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The Lithonia Historic District DeKalb County has been listed in the National Register of Historic Places. The district is outlined by the city limits of Lithonia. The nomination was sponsored by the city and the Arabia Mountain National Heritage Area Alliance.

Originally a crossroads settlement that served the trading needs of a small community of rural farmers, Lithonia grew with the development of the Georgia Railroad. The rail line, which runs through the commercial center of town, connected Lithonia with Atlanta and Augusta in 1845. Beginning in the late 19th century, the line allowed Lithonia to prosper as a center of the regional granite industry. Lithonia gneiss, which the city is named for, has played a role in construction throughout the U.S. since 1879. Lithonia gneiss features prominently in much of the district’s architecture, reinforcing the importance of the granite mining industry to the city’s development.

The Lithonia Historic District is a large, diverse district comprising the intact historic resources within the current and historic municipal boundary of the city. The district is composed of a central commercial core, surrounded by residential development representing common late 19th- to mid-20th-century house types and styles. Main Street, the principle commercial corridor, runs perpendicular to the Georgia/CSX Railroad corridor, which bisects the district. Commercial buildings, constructed largely of brick and locally-quarried gneiss, are concentrated in a two-block area extending south along Main Street from its intersection with the railroad. Most storefronts are utilitarian in design with minimal detailing. Some noncontributing infill, including Lithonia Plaza (1968), a large commercial development surrounded by parking, is located on Main Street. The district includes a large number of community landmark buildings, including the Masonic Lodge (1916), the Lithonia Woman’s Club (1928), the Lithonia First United Methodist Church (originally Lithonia M.E. Church, 1910), Antioch Baptist Church (1911), Lithonia Presbyterian Church, The Union Missionary Church (1911), the Bruce Street Elementary and High School (1955), and “The Seminary” (1895), which was individually listed in the National Register in 1978.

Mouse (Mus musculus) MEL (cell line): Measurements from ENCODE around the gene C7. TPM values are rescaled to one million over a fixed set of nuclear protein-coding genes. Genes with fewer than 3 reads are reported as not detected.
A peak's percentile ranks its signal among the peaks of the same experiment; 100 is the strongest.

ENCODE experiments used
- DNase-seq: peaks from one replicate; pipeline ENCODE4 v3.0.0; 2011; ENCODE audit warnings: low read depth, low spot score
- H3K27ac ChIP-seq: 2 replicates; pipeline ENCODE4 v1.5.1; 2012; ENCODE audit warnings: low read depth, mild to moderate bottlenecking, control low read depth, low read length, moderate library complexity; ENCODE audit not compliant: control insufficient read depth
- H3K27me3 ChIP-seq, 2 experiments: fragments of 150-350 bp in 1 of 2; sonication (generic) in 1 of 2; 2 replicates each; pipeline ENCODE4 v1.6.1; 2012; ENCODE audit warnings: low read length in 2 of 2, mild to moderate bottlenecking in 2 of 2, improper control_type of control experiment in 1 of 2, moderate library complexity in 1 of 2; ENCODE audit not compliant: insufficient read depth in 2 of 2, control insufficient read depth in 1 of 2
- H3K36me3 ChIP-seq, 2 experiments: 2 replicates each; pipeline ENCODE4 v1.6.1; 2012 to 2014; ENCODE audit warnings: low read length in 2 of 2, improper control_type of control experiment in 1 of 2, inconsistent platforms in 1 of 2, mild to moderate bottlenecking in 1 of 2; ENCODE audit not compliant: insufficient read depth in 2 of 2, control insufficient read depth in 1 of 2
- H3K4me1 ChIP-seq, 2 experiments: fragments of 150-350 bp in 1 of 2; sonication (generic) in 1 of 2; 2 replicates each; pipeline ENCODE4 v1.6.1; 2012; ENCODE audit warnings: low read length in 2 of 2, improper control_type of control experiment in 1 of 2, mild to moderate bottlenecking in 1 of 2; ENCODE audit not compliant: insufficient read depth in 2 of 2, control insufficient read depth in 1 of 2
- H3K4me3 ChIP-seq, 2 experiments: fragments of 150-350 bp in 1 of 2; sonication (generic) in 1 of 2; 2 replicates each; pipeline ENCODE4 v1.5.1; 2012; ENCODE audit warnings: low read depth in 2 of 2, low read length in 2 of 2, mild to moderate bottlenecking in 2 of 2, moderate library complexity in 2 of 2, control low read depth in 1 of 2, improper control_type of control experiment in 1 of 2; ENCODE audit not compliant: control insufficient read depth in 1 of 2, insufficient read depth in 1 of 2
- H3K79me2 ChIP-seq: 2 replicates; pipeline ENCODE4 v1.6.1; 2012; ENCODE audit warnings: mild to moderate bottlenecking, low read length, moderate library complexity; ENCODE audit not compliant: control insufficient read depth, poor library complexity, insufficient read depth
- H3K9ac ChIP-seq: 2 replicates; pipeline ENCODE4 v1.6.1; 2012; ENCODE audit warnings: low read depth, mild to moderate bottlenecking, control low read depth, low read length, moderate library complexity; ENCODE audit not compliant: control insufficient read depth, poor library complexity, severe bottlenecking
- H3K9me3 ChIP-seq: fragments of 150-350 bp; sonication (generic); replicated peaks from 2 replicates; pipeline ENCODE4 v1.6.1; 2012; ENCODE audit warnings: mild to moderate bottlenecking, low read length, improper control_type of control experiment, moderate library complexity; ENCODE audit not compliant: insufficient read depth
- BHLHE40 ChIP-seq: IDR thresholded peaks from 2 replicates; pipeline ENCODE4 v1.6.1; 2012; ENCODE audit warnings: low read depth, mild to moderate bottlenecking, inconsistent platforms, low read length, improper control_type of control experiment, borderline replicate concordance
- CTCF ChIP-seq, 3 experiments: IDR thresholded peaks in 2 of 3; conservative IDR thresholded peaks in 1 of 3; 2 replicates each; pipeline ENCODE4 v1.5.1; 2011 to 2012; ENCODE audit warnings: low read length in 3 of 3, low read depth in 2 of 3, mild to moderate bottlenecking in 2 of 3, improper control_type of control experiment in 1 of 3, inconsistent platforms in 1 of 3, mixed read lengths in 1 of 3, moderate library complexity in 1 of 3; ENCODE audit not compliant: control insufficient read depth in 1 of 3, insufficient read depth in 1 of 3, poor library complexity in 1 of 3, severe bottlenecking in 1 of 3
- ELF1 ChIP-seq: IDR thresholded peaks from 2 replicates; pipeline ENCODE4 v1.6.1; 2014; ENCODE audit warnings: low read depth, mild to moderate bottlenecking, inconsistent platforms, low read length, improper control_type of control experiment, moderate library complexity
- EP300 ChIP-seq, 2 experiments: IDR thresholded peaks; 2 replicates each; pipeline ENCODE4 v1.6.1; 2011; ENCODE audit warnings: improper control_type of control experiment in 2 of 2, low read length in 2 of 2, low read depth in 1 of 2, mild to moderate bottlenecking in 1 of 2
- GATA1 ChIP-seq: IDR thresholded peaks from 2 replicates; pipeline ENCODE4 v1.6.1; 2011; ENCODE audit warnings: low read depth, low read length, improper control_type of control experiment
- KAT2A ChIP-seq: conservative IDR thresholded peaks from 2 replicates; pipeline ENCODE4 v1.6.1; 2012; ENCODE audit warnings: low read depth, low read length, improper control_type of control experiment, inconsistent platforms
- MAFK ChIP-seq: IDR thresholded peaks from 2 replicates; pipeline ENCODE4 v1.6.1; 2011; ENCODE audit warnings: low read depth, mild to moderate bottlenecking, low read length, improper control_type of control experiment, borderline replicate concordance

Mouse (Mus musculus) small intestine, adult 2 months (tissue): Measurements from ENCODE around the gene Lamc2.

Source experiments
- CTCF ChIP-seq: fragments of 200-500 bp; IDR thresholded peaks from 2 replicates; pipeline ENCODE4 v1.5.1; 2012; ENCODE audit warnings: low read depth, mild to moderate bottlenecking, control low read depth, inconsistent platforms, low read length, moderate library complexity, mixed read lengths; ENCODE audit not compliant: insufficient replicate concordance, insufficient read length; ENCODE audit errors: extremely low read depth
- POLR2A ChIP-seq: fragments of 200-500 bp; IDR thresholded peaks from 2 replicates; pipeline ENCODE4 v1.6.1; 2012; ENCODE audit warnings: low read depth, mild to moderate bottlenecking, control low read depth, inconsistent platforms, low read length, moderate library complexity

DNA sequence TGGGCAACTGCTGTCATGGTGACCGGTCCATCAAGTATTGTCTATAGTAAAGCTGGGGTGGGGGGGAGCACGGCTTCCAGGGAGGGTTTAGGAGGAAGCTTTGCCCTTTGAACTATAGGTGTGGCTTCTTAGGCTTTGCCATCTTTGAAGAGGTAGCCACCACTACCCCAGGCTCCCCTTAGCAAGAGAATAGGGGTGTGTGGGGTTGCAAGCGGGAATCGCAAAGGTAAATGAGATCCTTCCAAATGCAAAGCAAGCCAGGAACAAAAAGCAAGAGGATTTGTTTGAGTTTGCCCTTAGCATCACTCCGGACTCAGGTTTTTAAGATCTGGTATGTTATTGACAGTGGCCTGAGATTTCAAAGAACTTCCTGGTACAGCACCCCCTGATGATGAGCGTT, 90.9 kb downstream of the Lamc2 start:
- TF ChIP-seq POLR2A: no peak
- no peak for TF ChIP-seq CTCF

The National Register of Historic Places is the country's official list of historic buildings, structures, sites, objects, and districts worthy of preservation. The National Register provides formal recognition of a property's architectural, historical, or archaeological significance. It also identifies historic properties for planning purposes, and insures that these properties will be considered in the planning of state or federally assisted projects. National Register listing encourages preservation of historic properties through public awareness, federal and state tax incentives, and grants. Listing in the National Register does not place obligations or restrictions on the use, treatment, transfer, or disposition of private property.

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